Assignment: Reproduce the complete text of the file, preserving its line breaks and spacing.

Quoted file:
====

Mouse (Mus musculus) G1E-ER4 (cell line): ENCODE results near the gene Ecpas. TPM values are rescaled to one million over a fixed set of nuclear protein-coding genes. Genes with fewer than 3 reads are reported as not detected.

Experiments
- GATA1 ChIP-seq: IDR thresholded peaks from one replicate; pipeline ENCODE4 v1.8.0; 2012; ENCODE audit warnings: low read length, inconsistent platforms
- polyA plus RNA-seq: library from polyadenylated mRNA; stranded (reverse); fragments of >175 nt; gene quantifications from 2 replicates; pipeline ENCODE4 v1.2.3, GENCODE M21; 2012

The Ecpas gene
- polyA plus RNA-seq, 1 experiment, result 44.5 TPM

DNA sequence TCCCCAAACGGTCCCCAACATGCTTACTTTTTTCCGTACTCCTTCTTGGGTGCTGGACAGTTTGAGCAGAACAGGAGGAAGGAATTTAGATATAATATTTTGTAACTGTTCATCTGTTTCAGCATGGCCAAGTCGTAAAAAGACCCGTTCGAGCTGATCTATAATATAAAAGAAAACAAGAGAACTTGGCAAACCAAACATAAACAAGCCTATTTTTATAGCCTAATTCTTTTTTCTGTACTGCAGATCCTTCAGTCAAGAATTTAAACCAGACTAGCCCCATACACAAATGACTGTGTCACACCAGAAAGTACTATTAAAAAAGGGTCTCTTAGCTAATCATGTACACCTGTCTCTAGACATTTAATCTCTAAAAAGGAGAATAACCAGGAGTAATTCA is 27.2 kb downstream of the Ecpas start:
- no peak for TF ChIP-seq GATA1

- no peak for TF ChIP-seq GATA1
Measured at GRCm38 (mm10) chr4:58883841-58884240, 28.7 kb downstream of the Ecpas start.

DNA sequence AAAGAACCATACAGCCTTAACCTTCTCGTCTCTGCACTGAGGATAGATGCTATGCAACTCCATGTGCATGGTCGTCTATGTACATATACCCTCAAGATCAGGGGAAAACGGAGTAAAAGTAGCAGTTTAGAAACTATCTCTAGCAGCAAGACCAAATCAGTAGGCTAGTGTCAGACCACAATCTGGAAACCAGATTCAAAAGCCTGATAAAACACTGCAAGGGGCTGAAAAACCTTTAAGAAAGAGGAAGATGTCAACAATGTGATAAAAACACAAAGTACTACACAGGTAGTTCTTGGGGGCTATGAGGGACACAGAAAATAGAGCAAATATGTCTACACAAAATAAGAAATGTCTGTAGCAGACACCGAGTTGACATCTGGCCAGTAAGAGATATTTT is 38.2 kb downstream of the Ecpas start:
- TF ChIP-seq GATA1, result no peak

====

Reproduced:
Mouse (Mus musculus) G1E-ER4 (cell line): ENCODE results near the gene Ecpas. TPM values are rescaled to one million over a fixed set of nuclear protein-coding genes. Genes with fewer than 3 reads are reported as not detected.

Experiments
- GATA1 ChIP-seq: IDR thresholded peaks from one replicate; pipeline ENCODE4 v1.8.0; 2012; ENCODE audit warnings: low read length, inconsistent platforms
- polyA plus RNA-seq: library from polyadenylated mRNA; stranded (reverse); fragments of >175 nt; gene quantifications from 2 replicates; pipeline ENCODE4 v1.2.3, GENCODE M21; 2012

The Ecpas gene
- polyA plus RNA-seq, 1 experiment, result 44.5 TPM

DNA sequence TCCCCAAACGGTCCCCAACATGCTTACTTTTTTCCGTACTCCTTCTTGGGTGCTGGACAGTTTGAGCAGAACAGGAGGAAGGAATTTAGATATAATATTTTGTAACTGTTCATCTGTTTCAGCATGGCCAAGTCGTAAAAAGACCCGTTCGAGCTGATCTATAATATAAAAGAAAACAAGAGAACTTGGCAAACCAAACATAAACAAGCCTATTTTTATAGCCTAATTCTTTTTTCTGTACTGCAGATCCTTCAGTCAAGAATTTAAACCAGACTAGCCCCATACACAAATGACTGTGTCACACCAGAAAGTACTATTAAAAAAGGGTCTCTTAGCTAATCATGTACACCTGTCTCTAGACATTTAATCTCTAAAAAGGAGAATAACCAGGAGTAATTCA is 27.2 kb downstream of the Ecpas start:
- no peak for TF ChIP-seq GATA1

- no peak for TF ChIP-seq GATA1
Measured at GRCm38 (mm10) chr4:58883841-58884240, 28.7 kb downstream of the Ecpas start.

DNA sequence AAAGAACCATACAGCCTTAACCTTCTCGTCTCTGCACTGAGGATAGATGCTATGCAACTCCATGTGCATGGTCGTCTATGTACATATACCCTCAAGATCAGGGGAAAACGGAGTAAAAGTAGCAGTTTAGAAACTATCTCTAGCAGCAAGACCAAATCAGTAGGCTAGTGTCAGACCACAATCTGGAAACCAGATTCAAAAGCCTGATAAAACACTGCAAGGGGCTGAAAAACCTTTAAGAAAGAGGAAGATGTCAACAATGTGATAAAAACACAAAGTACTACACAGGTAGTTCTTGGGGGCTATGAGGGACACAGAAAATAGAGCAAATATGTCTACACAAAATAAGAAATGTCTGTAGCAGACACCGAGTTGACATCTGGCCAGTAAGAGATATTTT is 38.2 kb downstream of the Ecpas start:
- TF ChIP-seq GATA1, result no peak